[edit] In science

In science, correlation studies are often used to test for the existence of interesting patterns, but they are never used exclusively to claim a cause. In order to make a causal claim you must run an experiment or series of experiments and further studies using the scientific method - i.e., test to see if it really is a cause by altering parameters and performing more experiments, making predictions and testing them. This is in order to validate that one event is indeed directly influencing the other and is the reason behind the detected correlation. Many woo and pseudoscience pushers conflate correlation with causation in order to make a claim of validity but forget to attempt the later scientific steps of compensating for confounding variables and thoroughly testing the causal relationship. For example, if someone gets a common cold, and takes vitamin C, their cold will go away in 5-7 days. The claim is then made that the vitamin C caused the cold to go away. However, the cold would have gone away anyway, whether or not the vitamin C was taken, and so the validity claim is false. The placebo effect is another correlation with "treatment" that quacks use to create false validity.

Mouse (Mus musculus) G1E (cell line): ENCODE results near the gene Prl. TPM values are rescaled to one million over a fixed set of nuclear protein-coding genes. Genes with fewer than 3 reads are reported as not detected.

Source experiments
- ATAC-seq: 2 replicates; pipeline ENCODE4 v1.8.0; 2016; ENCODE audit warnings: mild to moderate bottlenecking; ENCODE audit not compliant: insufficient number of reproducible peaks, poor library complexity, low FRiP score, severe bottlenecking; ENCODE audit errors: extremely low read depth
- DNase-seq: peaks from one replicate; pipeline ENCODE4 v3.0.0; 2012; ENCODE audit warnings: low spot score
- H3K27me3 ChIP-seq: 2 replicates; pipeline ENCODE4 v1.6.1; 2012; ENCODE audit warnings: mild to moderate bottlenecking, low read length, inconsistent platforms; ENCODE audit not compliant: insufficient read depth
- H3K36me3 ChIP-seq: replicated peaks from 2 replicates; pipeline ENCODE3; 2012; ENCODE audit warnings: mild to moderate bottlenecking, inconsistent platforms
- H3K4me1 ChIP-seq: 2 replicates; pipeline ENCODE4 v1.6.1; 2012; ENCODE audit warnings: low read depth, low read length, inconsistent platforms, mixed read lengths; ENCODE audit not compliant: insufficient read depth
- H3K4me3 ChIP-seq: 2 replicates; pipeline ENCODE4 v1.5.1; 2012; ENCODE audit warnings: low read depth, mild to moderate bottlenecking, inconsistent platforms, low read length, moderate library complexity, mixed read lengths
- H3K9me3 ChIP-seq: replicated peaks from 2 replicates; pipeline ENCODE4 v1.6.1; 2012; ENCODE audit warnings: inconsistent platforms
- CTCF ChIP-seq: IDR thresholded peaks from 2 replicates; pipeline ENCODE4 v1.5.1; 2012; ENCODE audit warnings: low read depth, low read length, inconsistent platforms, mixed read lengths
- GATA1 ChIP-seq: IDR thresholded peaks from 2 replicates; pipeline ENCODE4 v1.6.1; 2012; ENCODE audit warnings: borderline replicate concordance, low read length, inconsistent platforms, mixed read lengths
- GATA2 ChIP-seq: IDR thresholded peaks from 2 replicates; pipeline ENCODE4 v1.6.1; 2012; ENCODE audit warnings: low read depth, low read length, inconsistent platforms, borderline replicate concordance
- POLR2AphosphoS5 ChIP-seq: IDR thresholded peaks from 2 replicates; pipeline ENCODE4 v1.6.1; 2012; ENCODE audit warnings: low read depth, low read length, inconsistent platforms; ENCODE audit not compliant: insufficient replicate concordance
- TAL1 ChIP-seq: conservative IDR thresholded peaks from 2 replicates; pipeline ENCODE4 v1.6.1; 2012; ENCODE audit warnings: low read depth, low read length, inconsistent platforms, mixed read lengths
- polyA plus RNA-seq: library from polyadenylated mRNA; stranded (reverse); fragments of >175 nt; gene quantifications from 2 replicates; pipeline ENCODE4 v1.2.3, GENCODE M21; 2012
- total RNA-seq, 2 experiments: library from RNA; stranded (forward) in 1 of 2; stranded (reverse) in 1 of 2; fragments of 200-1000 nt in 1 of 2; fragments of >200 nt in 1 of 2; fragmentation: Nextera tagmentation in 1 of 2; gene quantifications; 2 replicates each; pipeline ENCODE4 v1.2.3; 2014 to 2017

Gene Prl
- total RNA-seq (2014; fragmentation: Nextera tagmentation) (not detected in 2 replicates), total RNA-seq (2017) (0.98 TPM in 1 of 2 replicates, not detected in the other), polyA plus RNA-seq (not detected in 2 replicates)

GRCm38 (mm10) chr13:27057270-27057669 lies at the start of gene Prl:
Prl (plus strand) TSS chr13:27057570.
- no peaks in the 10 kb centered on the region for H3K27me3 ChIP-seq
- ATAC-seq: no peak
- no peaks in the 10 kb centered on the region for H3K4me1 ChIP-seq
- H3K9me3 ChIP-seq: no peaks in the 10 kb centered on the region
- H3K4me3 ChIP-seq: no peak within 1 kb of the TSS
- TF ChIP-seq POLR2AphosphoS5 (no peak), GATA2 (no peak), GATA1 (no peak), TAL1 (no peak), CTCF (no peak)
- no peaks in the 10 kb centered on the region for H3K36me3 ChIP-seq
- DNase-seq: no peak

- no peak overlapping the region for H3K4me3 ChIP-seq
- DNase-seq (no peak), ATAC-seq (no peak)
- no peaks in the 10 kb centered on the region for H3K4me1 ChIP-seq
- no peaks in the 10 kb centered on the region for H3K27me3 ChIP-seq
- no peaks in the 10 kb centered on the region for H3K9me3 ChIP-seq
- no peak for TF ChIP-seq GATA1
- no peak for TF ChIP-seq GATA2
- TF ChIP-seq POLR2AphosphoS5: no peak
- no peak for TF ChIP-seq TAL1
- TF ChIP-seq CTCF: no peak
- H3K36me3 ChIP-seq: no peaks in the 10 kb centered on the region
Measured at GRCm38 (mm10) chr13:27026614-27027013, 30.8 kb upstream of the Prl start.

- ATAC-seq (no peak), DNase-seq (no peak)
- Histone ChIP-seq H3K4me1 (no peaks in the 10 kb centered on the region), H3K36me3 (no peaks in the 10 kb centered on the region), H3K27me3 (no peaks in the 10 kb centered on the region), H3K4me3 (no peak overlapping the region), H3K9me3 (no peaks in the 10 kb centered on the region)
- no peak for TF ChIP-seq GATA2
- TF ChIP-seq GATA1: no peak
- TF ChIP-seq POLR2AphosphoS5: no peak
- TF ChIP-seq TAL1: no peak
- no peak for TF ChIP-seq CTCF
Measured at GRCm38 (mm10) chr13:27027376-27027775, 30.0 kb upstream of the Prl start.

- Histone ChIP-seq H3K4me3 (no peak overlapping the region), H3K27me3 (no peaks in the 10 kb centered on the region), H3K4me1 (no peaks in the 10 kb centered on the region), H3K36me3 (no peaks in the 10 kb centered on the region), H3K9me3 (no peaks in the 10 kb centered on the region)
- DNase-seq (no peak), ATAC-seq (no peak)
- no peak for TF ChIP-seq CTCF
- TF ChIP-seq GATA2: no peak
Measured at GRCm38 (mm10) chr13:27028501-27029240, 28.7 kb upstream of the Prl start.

Correlations seem to tap into a deep part of human psychology. As pattern recognition machines, we are hyper-responsive to any potential signal in our environment. People will often take two completely unrelated events and decide that they must cause each other because they seem to correlate. Someone may decide that when they wear a given shirt they have good luck, this is often combined with a powerful confirmation bias to create magical thinking.

Posted by glen matlock on Feb. 28, 2010 @ 8:18 am

Where can I find part 1?

Thanks.

Posted by Dom on Mar. 06, 2010 @ 7:15 am